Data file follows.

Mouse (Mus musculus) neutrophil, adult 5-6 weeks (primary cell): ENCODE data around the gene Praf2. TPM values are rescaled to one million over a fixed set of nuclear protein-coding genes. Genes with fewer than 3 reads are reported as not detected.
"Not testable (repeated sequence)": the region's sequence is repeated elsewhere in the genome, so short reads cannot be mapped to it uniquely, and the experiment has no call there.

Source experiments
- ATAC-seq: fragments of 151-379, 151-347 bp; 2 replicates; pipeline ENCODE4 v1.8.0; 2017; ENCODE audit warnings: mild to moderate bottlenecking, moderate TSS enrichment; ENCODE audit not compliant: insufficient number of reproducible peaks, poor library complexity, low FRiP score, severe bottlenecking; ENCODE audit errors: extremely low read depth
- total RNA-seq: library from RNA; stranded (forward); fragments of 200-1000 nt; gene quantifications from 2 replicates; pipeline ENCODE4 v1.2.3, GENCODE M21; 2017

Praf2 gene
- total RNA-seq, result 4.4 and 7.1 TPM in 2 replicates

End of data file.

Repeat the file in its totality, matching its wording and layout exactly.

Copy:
Mouse (Mus musculus) neutrophil, adult 5-6 weeks (primary cell): ENCODE data around the gene Praf2. TPM values are rescaled to one million over a fixed set of nuclear protein-coding genes. Genes with fewer than 3 reads are reported as not detected.
"Not testable (repeated sequence)": the region's sequence is repeated elsewhere in the genome, so short reads cannot be mapped to it uniquely, and the experiment has no call there.

Source experiments
- ATAC-seq: fragments of 151-379, 151-347 bp; 2 replicates; pipeline ENCODE4 v1.8.0; 2017; ENCODE audit warnings: mild to moderate bottlenecking, moderate TSS enrichment; ENCODE audit not compliant: insufficient number of reproducible peaks, poor library complexity, low FRiP score, severe bottlenecking; ENCODE audit errors: extremely low read depth
- total RNA-seq: library from RNA; stranded (forward); fragments of 200-1000 nt; gene quantifications from 2 replicates; pipeline ENCODE4 v1.2.3, GENCODE M21; 2017

Praf2 gene
- total RNA-seq, result 4.4 and 7.1 TPM in 2 replicates